Cao lau. Central Vietnam does it best. Among Hoi An’s tasty specialities is cao lau, a mouthwatering bowlful of thick rice-flour noodles, bean sprouts and pork-rind croutons in a light soup flavoured with mint and star anise, topped with thin slices of pork and served with grilled rice-flour crackers or sprinkled with crispy rice paper.

Cha ca. Seafood dishes are among the standouts of Vietnamese cuisine. Cha ca, reportedly devised in Hanoi, is perhaps the best known. It sees white fish sautéed in butter with dill and spring onions, then served with rice noodles and a scattering of peanuts.

Mi quang. This unheralded and affordable noodle dish is a Hanoi specialty. Ingredients vary by establishment, but expect to see a simple bowl of meat noodles enlivened by additions like flavoursome oils, fresh sprigs of leaves, shrimp, peanuts, mint and quail eggs.

Nom hua chuoi. Vegetarians rejoice. Nom hua chuoi, or banana-flower salad, is a great meat-free option.
Lime and chili are the key flavours and add a refreshing punch to the shredded veg.

Com tam, “broken rice”, is a street-stand favourite. Recipes vary, but you’ll often find it served with barbecued pork or beef and a fried egg.

Vietnamese seafood. An exquisite variety of freshly caught fish, snails, crabs and prawns….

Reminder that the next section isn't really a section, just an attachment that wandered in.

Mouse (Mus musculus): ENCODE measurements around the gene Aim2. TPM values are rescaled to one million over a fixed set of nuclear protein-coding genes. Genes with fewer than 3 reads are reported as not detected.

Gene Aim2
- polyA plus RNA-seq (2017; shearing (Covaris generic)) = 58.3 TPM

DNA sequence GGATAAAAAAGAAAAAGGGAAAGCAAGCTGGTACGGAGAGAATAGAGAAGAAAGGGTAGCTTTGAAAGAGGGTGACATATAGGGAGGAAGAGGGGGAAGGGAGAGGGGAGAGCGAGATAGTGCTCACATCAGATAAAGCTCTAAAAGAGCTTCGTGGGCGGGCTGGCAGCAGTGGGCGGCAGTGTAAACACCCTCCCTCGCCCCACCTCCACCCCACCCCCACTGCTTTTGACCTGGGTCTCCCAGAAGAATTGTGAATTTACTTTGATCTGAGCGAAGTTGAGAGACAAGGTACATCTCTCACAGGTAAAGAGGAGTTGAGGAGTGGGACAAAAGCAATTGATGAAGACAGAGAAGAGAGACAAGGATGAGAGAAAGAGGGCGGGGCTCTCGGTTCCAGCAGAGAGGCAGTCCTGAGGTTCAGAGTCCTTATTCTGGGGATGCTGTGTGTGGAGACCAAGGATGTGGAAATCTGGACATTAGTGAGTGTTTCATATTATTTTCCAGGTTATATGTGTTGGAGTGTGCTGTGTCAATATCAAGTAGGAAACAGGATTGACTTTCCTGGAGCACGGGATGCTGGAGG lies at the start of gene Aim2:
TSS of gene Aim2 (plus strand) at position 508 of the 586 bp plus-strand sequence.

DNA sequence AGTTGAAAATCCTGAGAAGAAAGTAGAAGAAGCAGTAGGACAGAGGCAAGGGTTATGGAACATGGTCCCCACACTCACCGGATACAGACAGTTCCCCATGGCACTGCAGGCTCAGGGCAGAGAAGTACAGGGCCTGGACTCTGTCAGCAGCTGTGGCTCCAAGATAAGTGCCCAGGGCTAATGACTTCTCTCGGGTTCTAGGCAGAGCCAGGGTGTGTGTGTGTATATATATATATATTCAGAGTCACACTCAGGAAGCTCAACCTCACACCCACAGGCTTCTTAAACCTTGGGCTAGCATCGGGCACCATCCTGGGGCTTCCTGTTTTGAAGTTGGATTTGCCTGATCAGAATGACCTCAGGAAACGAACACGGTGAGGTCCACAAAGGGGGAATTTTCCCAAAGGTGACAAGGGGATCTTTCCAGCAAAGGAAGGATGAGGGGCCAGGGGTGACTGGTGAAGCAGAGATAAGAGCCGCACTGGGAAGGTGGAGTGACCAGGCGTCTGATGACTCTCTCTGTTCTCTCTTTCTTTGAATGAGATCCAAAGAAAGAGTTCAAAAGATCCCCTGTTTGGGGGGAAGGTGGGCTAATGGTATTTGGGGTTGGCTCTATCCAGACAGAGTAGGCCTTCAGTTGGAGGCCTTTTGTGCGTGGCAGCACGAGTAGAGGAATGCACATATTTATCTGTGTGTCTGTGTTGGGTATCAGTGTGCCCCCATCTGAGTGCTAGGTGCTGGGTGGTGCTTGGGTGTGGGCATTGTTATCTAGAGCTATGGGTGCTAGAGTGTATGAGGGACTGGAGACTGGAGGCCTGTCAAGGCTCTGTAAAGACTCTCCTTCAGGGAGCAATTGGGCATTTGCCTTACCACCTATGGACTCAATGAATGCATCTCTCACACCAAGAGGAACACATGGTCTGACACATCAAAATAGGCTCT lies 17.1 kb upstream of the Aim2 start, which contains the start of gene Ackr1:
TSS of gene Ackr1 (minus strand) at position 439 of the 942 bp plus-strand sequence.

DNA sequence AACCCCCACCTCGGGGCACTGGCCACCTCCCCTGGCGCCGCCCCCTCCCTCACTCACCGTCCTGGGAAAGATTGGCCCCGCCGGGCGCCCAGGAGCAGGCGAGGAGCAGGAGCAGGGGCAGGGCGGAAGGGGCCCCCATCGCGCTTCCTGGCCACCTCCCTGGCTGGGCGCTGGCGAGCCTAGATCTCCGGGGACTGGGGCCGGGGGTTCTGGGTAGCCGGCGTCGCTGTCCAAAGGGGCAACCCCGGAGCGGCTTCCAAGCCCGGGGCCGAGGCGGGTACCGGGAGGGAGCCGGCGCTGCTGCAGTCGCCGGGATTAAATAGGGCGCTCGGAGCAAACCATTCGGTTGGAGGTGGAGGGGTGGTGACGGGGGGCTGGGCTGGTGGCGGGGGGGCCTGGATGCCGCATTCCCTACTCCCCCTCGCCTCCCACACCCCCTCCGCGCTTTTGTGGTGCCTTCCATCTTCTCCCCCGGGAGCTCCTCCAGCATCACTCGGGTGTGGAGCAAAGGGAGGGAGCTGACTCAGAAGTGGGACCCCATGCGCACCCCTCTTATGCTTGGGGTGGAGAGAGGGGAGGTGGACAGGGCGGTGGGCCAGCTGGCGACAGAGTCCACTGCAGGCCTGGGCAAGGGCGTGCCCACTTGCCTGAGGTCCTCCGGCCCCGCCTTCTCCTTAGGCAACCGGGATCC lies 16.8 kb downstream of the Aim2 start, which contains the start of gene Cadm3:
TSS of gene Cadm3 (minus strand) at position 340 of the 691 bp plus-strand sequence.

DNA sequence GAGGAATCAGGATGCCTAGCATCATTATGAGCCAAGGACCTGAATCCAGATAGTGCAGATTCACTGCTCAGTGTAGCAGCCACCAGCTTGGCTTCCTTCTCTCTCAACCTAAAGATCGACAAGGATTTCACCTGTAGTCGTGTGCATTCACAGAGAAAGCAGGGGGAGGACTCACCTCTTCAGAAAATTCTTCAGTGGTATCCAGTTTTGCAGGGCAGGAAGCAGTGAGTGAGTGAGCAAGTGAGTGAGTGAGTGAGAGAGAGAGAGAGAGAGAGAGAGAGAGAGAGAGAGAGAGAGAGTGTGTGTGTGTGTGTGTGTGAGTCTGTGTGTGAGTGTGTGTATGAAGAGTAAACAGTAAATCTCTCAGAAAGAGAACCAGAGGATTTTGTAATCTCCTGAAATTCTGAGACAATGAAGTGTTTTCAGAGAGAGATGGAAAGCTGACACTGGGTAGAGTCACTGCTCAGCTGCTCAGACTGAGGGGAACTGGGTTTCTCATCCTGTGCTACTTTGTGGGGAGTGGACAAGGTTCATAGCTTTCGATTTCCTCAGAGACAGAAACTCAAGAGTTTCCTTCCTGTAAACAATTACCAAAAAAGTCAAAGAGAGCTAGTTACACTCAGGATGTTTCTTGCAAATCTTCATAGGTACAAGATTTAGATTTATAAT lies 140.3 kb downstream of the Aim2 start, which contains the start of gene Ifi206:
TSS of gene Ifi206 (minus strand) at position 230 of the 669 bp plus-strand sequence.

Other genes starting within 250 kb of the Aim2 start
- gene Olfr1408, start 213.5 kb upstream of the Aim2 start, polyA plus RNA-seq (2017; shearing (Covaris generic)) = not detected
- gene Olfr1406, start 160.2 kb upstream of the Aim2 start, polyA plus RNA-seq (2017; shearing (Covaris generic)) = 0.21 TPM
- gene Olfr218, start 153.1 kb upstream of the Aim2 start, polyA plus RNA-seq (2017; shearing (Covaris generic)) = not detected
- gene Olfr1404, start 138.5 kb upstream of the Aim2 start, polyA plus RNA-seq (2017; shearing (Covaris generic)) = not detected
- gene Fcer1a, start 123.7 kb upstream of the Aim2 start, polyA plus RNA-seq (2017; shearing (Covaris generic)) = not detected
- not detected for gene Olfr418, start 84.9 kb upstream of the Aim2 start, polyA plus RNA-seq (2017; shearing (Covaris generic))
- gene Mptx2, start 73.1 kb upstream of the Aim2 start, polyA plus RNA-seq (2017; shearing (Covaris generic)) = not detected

Don’t be alarmed if you see spiky fruits you can’t identify. It could be a durian, dragon fruit or rambutan, they’re all worth a try. You’ll also find mangos, papayas, mangosteens, jack fruit and a fleshy fruit with a bumpy green skin called custard apples, among more familiar fruits like pineapples, bananas and watermelons.


In Vietnam, coffee culture is as deep and rich as just about anything else. On old brick sidewalks and in old colonial shops adorned with art deco tiles, old men sit on small stools in the morning and afternoon. They sip little cups of iced-coffee rocket fuel, or as they would say, cafe sua da (or ca phe sua da), while playing checkers and cards.


Market culture in Vietnam is still alive and well. The hustle and bustle of Vietnam’s open markets can be summed up in one word…chaotic. They are a very busy meeting place for locals (and foreigners) to trade, sell, and negotiate their overflowing abundance of meats, fruits, vegetables, flowers, spices, and plastic knickknacks. It seems like everything and anything under the sun goes at these markets. And, even in the indoor markets, motorbikes frequent the halls whizzing, honking, and pushing their way through the traffic of pedestrians. Every large city and even the smaller towns have active markets which act as their main shopping arena. Much like the malls you find in North America, these crowded open and closed market places provide the local Vietnamese population with a central place to pick up fresh food, clothes and shoes, appliances, linens, and even furniture.